"No one ever talks to anyone in our family, we just exchange brilliances."A Suitable Boy, by Vikram Seth, is a terrific book, with sympathetic characters and set during a fascinating historical period. At about 2000 pages, it took me a little less than six months to read (while life went on, and yes, I've been reading other books during that whole time).
She was used to rereading her letters a dozen times, examining for days from every possible angle some remark that someone had made to someone else about something that someone had though that someone had almost done.
Mostly it's a story about Lata, and her family's attempts to find her a suitable boy to marry. Much of the rest of the time it's about her extended family and their acquaintances. And all these domestic scenes — romantic troubles, and financial worries, and career choices — are interspersed with chronicles of the legal and procedural difficulties of recently independent, post-Partition India.
In this way it's similar in structure to War and Peace. And yes, I did skim through some of the technicalities regarding land ownwership, just as I'd skimmed through some of Tolstoy's battlefield descriptions. Not because they're not interesting. But at some point it's too much, it becomes numbing.
But, never mind. This is a minor quibble. Because mostly, until it's too much, it's very interesting.
The physical and emotional centre of War and Peace, I always felt, is Natasha's dance, where she assumes her Russianness. Also the hunt scene, the connection to the land on which Russia is built. I find it interesting that similar scenes should occur in A Suitable Boy. There is a dance, only it's a tango; Lata throws off some of her Indianness to embrace modernity. Arguably she remains of a traditional mindset, but I think this scenes sees her come into her own, be in herself. The wolf hunt has none of Tolstoy's majesty; it's pathetic, but also significant in terms of the people's relationship to the land.
Seth's writing is simply lovely.
Mrs. Rupa Mehra was confirmed in her opinion that Meenakshi was extremely odd. To steel yourself against mangoes showed a degree of iciness that was almost inhuman.It's funny and emotional. There's music and Shakespeare, love and death, shoe factories and Hindu festivals.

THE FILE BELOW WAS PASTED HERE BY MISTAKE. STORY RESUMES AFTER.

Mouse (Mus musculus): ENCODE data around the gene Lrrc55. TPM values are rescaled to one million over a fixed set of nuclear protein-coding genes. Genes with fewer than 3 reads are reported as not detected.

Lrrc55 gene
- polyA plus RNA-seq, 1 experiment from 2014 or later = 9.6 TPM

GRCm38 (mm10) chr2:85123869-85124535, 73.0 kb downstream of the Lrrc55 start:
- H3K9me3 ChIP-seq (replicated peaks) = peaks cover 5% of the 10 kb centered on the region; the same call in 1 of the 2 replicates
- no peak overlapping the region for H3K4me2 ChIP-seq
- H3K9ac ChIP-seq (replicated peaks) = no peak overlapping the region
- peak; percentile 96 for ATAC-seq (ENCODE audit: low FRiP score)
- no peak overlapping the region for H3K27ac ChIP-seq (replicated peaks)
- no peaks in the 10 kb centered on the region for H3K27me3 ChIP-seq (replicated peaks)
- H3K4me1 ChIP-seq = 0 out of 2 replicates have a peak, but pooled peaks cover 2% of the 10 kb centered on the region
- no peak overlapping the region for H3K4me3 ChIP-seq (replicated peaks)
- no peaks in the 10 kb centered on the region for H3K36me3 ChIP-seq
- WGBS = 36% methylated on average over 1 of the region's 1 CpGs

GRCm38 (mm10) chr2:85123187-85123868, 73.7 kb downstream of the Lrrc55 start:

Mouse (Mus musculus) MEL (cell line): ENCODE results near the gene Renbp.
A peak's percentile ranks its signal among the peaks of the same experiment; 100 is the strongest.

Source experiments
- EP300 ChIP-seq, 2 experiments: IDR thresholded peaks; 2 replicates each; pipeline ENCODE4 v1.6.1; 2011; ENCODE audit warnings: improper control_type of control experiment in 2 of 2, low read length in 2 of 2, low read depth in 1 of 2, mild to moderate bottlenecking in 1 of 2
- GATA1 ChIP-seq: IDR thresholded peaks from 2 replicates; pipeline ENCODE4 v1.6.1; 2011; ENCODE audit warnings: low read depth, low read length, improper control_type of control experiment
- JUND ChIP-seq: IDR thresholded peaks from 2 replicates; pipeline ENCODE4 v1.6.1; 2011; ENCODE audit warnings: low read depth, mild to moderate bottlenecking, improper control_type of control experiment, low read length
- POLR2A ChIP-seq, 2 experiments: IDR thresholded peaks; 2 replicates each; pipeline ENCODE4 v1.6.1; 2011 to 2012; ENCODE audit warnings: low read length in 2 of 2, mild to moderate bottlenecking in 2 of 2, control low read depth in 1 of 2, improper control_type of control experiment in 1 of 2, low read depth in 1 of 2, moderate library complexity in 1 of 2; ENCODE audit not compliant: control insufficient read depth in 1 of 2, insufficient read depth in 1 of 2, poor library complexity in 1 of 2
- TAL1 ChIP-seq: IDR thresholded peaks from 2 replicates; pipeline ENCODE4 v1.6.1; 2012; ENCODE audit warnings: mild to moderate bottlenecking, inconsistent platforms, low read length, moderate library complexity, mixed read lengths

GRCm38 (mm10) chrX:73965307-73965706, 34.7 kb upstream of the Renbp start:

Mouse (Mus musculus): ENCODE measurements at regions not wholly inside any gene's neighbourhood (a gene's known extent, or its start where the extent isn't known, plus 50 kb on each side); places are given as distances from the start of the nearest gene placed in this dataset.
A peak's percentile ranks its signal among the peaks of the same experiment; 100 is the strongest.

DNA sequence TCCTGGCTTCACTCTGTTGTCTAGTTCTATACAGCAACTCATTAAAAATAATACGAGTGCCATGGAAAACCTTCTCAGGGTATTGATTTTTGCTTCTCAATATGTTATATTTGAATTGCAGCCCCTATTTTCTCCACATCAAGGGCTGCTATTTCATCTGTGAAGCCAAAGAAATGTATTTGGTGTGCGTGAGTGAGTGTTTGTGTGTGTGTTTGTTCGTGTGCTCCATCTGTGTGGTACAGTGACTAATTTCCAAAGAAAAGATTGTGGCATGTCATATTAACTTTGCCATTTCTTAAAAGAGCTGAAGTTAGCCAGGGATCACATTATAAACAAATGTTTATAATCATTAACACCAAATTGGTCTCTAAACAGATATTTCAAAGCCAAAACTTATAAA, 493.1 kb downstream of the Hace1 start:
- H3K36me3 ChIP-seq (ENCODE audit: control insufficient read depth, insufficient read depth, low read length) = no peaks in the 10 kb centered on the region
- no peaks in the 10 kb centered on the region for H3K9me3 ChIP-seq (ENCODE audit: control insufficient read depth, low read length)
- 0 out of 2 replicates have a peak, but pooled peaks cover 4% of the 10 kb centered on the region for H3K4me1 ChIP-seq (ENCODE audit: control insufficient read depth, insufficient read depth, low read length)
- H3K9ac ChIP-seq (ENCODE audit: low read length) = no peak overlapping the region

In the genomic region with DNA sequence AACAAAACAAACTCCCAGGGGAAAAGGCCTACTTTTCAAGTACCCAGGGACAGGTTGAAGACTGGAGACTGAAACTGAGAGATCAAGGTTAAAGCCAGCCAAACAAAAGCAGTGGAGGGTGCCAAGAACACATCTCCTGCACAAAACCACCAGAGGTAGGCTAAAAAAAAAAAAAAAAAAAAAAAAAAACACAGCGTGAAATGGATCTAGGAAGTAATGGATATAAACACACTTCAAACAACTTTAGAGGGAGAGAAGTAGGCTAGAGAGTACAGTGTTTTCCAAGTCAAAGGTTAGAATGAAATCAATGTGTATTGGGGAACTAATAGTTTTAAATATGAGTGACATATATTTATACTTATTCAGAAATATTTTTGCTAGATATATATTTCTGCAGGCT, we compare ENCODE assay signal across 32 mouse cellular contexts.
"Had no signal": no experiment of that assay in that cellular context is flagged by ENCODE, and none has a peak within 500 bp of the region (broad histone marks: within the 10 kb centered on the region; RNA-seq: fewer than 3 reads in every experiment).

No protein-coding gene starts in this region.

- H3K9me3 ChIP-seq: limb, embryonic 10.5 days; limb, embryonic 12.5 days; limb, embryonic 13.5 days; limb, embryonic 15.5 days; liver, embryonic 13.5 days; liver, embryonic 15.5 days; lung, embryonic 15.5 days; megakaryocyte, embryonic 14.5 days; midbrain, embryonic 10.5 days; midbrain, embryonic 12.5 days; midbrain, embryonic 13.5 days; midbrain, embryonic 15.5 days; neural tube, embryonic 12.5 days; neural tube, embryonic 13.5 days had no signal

It's as if he didn't exist, thought Maan — as if he's in purdah. I've heard of him but I've never seen Him — like the women of the family. I suppose they exist as well. Or perhaps they don't. Perhaps all women are just a rumour.Jo Walton wrote a great review on Tor.com, and made this interesting observation:
Seth is writing for an anglophone audience but he doesn't hold your hand and explain everything. Nor does he throw you in at the deep end to sink. There's a very well done structure of explanation that will feel very familiar to a science fiction reader. He sometimes explains things, but he doesn't keep on doing it, and he sometimes just gives enough context that you can work it out. The whole way he uses exposition and incluing is very smooth and very much like what we're used to in genre. India in 1950 isn't as unfamiliar a world as Arrakis or Annares, except where it's weirder and even less familiar.
Also cricket and literature ("He's just a writer, he knows nothing at all about literature."). And tragedy, personal and national. The political campaign trail. Family secrets. Near-murder.
It has a lot.
Along one wall of the bus, the following message was painted in a murderous scarlet" Do not travel when drunk or with a loaded gun. But it said nothing about goats, and there were several in the bus.Several actual historical events are woven into the narrative, for example, the 1954 Kumbh Mela stampede as well as religious riots and various political goings-on.
Mahesh Kapoor did not know either the Hindi or the English names of the birds and flowers that surrounded him, but perhaps in his present state of mind he enjoyed the garden more truly for that. It was his only refuge, and a nameless, wordless one, with birdsong its only sound — and it was dominated, when he closed his eyes, by the least intellectualizable sense — that of scent.I'm glad to have read it. Yet, I couldn't help wishing it was a little bit shorter. (I might've preferred to read in one intensely immersive burst, rather than pace it over an extended period for the sake of a readalong with others.) Still, I miss it, and I'll be looking for the sequel. Publication of A Suitable Girl is currently slated for 2016.